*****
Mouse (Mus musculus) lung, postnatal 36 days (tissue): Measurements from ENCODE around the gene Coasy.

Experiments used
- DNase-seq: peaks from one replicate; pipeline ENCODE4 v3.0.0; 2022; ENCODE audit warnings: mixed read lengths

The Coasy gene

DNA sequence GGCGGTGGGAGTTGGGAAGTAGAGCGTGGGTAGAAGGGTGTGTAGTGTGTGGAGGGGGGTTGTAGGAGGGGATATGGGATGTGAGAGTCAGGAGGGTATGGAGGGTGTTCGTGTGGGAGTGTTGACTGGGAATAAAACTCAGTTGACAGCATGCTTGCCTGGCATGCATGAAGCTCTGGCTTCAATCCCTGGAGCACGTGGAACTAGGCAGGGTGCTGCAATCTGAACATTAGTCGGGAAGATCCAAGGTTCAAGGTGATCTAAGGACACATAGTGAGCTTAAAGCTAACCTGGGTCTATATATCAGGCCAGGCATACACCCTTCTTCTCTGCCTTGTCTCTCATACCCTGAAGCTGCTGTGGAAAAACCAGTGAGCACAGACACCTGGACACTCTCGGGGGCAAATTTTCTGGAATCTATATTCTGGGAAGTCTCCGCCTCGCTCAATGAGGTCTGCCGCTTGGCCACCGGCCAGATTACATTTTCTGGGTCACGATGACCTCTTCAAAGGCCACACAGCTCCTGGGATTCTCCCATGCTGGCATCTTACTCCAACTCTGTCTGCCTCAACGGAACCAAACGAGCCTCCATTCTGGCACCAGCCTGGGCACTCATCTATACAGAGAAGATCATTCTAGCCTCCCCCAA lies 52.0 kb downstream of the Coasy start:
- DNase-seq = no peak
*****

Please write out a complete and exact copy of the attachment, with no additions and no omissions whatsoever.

Mouse (Mus musculus) lung, postnatal 36 days (tissue): Measurements from ENCODE around the gene Coasy.

Experiments used
- DNase-seq: peaks from one replicate; pipeline ENCODE4 v3.0.0; 2022; ENCODE audit warnings: mixed read lengths

The Coasy gene

DNA sequence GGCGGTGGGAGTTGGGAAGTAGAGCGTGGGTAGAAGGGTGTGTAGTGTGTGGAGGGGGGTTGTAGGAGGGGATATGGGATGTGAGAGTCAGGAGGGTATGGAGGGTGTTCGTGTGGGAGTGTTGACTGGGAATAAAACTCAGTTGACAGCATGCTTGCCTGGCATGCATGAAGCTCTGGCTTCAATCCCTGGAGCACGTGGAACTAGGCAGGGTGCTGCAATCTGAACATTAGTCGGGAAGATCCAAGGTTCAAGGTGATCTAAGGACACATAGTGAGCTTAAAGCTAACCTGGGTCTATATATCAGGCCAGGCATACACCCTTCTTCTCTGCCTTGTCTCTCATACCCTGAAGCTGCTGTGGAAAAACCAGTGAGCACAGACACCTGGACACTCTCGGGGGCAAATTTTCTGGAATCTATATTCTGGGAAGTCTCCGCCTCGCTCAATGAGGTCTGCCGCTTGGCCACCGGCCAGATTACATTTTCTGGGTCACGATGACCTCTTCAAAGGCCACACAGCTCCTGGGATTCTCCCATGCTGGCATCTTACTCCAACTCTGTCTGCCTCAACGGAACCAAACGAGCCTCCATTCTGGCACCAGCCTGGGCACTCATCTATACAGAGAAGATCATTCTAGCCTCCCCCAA lies 52.0 kb downstream of the Coasy start:
- DNase-seq = no peak